Almost as long as there has been digital music, there have been podcasts – regular downloadable audio programs on everything from hip hop to high finance.
But after a decade or so, a podcast has broken through into the media mainstream, and experts are claiming that new podcast "Serial" could mark a sea-change in listening and advertising habits.
The first episode of "Serial"—a spinoff of weekly public radio show "This American Life"—was published in October, and although the first series is still ongoing, it's already been dubbed "the world's most popular podcast".
In the series, co-producer and host Sarah Koenig investigates a 1999 Baltimore murder, exploring different aspects of the case in weekly episodes.
The team behind the podcast told CNBC that they were averaging 1.5 million downloads an episode, and Apple confirmed on Friday that the podcast was the fastest ever to hit 5 million downloads and streams through iTunes. At the time of writing, "Serial" was top of the iTunes podcast chart in the U.S., U.K., Germany, Italy, Canada, Australia, according to iTunesCharts.net.
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For those with knowledge of the podcast world, a high-profile success story like this has been a long time coming.
"Podcasting has been bubbling just below the mainstream for some time," Larry Rosin, president of market research firm Edison Research, told CNBC. "It's a low-reach, high-engagement medium that's been waiting for something to burst through."
He compared "Serial"'s viral popularity to that surrounding Internet TV some 18 months ago. Then, he said, everyone was talking about Netflix-only series "House of Cards" and "Orange is the New Black".
"Now the buzz is all about 'Serial'. It's following the same pattern; all of a sudden, everyone is interested in podcasts," Rosin added.
Podcasts had been growing in popularity before "Serial"'s arrival on the scene. Edison Research found earlier this year that monthly podcast consumption in the U.S. had grown 25 percent year-on-year in 2014. Around 39 million Americans had listened to a podcast in the last month, according to the research.
'Barriers to entry'
For Michael Wolf, a market analyst and podcaster himself, it's no surprise in the sudden increase in interest in the podcast.
"The barriers to entry have come down," he told CNBC, highlighting how smartphones have made it easy to subscribe to and download podcasts. "And the biggest names in the business have really started to innovate."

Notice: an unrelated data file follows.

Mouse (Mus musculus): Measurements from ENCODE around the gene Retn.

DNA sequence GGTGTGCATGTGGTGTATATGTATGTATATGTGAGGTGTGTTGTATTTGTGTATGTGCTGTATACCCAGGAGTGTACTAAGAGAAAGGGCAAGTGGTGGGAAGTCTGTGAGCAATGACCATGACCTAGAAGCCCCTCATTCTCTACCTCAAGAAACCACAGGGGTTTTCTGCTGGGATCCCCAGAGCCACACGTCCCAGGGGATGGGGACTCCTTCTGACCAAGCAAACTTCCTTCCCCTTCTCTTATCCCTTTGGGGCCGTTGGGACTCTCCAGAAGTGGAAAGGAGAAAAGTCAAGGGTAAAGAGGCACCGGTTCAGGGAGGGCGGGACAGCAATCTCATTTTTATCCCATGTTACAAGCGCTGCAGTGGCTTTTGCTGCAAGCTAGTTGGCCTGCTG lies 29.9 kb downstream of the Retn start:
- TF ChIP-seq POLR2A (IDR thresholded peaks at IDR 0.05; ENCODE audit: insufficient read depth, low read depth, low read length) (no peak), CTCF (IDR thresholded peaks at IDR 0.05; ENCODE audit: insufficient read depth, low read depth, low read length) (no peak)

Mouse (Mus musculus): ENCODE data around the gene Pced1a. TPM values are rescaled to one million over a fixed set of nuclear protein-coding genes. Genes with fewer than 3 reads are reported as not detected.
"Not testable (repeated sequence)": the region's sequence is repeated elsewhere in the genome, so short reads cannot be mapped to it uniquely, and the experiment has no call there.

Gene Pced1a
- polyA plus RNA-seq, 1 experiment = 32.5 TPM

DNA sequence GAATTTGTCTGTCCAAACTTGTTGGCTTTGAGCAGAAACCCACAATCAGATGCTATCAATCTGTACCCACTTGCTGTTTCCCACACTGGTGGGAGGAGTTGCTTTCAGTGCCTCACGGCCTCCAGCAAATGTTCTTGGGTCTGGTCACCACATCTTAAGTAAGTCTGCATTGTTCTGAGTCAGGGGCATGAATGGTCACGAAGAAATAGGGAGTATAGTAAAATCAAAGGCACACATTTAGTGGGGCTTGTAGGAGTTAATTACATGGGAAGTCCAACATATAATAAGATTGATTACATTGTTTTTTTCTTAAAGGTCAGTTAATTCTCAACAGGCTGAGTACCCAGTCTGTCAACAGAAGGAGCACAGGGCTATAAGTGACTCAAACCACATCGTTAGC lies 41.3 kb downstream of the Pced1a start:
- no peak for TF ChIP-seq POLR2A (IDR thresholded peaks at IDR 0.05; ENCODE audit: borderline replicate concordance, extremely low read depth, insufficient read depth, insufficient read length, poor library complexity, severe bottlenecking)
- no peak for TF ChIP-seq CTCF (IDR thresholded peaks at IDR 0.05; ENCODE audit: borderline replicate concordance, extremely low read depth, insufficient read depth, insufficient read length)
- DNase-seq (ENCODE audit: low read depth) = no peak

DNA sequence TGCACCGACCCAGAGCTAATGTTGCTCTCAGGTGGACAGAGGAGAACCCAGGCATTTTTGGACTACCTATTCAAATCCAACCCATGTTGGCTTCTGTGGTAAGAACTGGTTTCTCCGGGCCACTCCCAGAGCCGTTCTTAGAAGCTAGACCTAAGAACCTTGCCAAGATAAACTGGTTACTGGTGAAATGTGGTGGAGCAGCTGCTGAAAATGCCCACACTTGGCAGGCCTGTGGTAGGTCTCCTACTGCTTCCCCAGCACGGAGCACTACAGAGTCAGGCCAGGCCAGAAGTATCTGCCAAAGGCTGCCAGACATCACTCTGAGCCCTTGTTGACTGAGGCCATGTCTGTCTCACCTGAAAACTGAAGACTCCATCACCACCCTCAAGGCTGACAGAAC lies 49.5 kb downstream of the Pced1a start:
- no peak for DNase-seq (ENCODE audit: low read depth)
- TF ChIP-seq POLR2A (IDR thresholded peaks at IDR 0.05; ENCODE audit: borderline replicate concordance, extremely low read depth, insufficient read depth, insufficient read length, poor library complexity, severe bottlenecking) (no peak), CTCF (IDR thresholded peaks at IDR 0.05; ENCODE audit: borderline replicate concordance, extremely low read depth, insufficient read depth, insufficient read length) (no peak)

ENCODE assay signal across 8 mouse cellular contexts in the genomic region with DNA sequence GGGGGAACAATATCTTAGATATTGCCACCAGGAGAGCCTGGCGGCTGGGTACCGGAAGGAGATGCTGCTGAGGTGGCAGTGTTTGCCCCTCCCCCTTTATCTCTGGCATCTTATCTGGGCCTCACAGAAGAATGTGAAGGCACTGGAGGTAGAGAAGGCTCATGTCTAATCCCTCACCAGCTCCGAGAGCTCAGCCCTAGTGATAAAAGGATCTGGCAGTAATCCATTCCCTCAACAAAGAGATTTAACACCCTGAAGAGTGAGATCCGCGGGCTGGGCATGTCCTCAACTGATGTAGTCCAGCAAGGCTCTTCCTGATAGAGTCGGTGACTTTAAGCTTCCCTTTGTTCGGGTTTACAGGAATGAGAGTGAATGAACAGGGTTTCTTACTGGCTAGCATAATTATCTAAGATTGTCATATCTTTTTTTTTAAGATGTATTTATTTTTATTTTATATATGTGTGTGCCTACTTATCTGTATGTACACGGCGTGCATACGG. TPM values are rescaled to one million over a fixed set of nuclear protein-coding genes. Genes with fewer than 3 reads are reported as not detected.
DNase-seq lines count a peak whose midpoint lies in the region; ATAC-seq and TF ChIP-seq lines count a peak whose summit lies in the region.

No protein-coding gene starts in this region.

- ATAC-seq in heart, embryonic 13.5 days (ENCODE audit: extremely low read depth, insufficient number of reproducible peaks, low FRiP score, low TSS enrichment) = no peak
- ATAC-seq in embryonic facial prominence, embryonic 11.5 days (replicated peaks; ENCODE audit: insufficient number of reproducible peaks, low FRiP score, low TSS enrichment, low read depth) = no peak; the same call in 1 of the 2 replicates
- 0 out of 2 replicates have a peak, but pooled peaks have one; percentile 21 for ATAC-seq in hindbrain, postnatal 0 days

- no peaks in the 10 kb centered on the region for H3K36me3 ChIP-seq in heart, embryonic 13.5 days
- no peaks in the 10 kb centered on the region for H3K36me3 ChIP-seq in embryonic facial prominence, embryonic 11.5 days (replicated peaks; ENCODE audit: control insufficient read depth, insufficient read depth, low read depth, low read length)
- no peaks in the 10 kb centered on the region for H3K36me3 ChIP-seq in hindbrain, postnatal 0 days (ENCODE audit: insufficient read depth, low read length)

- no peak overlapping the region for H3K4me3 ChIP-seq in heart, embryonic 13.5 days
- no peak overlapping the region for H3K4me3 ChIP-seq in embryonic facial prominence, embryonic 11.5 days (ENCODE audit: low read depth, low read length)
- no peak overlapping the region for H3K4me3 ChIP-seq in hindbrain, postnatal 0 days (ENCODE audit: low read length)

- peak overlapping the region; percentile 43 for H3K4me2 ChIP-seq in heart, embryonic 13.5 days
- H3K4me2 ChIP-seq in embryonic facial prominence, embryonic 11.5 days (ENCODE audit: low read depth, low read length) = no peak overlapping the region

Because "Serial" isn't the only popular podcast. Other series with massive audiences include "The Adam Carolla Show", Stephen Dubner's "Freakonomics" and Roman Mars' design podcast "99% Invisible". Mars' show proved so popular that he quit his job on public radio to work full-time on the podcast—which is funded solely by fans and sponsors.
Because most podcasts are a one-man operation, the hosts often also read out their sponsors' messages.
For these sponsors, podcasts offer something different to more traditional media, according to Adam Sachs, CEO of podcast advertising network Midroll Media, which specializes in host-read ads.
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"We know that podcasts are a very intimate medium – the hosts are literally in your ear on a regular basis," he told CNBC. "They feel like your friends. So it can be very powerful when they read an ad."
Podcast sponsors have traditionally been technology companies appealing to a tech-savvy listener. The sponsor of "Serial", for instance, is Mail Chimp – an email marketing service provider.
"Podcasts' listeners are online—maybe they're creating their own websites. You can see why it appeals to Mail Chimp," Wolf said. But this could be about to change.
Sachs said non-tech companies such as Random House and HBO were currently among the company's 250-plus advertisers. "We are seeing interest from more and more bigger brands."
And advertiser interest has increased since "Serial" was released, Sachs added. "It's made podcasting more mainstream. In the U.S. at least, I'd say it's talked about more than any TV show," he said. "That's attractive to advertisers."
In fact, Mail Chimp's sponsorship of "Serial" has spawned its own meme and Twitter hashtag - #mailkimp – based on a mispronunciation of the company's name in the pre-roll ad. Online news service Quartz called it "the year's biggest marketing win".
For Edison Research's Rosin, what was "hugely significant" about "Serial" was the interest from "Hollywood and the creative classes". That, he said, is where the innovation – and money – was.
"Podcasting was a germinating form of content that was waiting for a hit. It finally has one," Rosin said.
- By CNBC's Katrina Bishop